FAAC Allocations and the Minimum Wage Saga

Image Credit: FAAC

June 3, 2024/CSL Research

A communique issued by the Federal Account Allocation Committee (FAAC) in April 2024 indicated that a total sum of N1.12trn was shared by the Federal Government, States and Local Government Councils.

The total sum, which is 2.5% lower than the previous month’s distributable revenue of N1.15trn comprised; distributable statutory revenue of N311.23bn, distributable Value Added Tax (VAT) revenue of N511.88bn, Electronic Money Transfer Levy (EMTL) revenue of N14.75bn, exchange difference revenue of N285.53bn. According to the committee, import duty, VAT, gas royalty, companies’ income tax (CIT) increased considerably while excise duty, oil royalty, Petroleum Profit Tax (PPT), EMTL and CET Levies decreased. Crude oil sales proceeds to the statutory account principally form the highest contributor to the FAAC allocations.

Despite recent stability in the price of crude oil, massive crude oil theft and recurrent shut-ins at various crude oil terminals, triggered by vandalism and lack of maintenance, have led to a severe decline in crude oil production.

Organised labour has initiated a nationwide strike today, demanding a new national minimum wage for workers. The strike follows unsuccessful negotiations between the Nigeria Labour Congress (NLC), the Trade Union Congress of Nigeria (TUC), and federal government representatives during recent tripartite committee meetings.

Negotiations broke down last Friday after the government offered a marginal increase of N3,000 to its previous proposal of N57,000, resulting in a N60,000 minimum wage offer. Both the NLC and TUC are insisting on a minimum wage of N494,000, which they believe is necessary to reflect the current rising cost of living. Monthly FAAC disbursement has trended around c.1.04trn levels since June last year, however, we believe the Federal and particularly the state governments are still grossly incapacitated to approve the new N494,000 minimum wage bill demanded by the organised labour unions.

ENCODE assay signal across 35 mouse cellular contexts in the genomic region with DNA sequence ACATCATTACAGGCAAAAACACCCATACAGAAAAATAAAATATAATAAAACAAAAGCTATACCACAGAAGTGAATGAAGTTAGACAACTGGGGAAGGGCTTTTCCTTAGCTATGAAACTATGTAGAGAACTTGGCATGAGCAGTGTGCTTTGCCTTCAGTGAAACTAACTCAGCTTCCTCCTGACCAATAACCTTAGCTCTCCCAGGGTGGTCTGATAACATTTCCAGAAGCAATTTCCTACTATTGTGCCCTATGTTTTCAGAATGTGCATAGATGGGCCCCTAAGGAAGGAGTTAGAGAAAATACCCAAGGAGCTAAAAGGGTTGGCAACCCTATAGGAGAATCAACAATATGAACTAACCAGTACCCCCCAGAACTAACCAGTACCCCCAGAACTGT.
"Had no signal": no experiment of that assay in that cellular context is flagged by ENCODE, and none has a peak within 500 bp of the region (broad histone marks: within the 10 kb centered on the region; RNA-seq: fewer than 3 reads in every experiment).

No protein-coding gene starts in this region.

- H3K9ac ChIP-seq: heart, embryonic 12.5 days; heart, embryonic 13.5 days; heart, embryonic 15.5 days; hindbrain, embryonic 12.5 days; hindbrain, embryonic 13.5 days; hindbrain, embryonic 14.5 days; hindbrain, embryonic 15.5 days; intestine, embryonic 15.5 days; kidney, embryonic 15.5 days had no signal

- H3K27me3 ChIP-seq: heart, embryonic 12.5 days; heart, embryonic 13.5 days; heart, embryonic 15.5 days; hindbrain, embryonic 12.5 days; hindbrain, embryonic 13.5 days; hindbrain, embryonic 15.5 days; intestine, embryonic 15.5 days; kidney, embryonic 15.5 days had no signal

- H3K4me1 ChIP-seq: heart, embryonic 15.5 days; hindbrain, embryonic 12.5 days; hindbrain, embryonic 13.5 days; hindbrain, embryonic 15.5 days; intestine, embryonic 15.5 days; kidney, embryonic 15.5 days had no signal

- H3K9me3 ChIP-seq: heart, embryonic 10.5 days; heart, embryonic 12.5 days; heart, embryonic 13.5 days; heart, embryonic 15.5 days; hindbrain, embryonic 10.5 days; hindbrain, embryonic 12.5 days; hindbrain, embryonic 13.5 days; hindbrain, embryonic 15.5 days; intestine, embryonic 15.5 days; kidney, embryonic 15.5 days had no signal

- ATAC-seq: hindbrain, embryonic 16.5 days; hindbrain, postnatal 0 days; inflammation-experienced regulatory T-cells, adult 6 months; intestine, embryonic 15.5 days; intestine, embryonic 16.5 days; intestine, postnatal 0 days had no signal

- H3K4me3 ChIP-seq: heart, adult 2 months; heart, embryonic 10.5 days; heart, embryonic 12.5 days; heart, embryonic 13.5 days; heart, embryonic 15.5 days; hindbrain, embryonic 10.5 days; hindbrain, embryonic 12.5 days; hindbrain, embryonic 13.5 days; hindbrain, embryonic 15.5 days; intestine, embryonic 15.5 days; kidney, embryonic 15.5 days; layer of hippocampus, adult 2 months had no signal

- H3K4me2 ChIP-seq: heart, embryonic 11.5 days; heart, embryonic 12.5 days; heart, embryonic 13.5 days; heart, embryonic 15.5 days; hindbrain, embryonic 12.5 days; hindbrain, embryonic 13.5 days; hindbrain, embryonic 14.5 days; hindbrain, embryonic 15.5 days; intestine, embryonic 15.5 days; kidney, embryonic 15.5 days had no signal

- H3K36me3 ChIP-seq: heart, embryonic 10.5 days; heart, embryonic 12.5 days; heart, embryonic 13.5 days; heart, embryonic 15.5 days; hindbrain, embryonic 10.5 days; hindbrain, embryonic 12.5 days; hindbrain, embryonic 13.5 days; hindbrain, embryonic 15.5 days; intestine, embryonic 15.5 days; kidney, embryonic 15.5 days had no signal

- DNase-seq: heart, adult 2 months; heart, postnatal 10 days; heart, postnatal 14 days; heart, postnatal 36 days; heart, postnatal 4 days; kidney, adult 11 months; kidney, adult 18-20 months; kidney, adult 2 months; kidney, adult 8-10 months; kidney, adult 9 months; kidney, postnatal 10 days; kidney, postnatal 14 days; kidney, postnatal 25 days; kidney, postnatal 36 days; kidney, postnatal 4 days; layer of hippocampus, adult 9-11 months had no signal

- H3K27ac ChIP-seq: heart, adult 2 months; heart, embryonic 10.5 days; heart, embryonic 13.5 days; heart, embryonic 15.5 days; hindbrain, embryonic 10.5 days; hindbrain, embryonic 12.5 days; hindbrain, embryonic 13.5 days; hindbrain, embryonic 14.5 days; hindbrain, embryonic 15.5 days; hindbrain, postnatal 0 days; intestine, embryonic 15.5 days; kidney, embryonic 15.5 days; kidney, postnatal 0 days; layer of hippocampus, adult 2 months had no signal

Recall the existing minimum wage law of 2019 which raised the minimum wage to N30,000 was yet to be fully implemented in about seven states of the federation as of 2022 when FAAC allocations averaged N688bn.

The latest agitation for a new minimum wage of N494,000, a 1547% increase from previous wage for federal and state workers is expected to cumulatively cost about N9.5trn to the FG, according to the Minister of Information and National orientation, Mohammed Idris. This will further constrain an already tight fiscal space and increase the budget deficit significantly. At the state level, heavy reliance on FAAC allocation which is inextricably linked to volatilities in crude oil prices amidst weak Internally generated revenues would mean that many state governments may not be able to pay the new minimum wage and will default on wage payments when crude prices fall significantly.

Our analysis of state governments’ revenue profile in 2022 revealed that 34 of the 36 states in Nigeria have at least 60% their revenue mix skewed towards FAAC allocations with 4 of those states (Bayelsa, Borno, Kebbi and Yobe) having at least 90% of their revenue mix skewed towards FAAC allocations. Notably, only two states had IGR accounting for more than 50% of their total revenue – Lagos (76.3%) and Ogun (68.1%).

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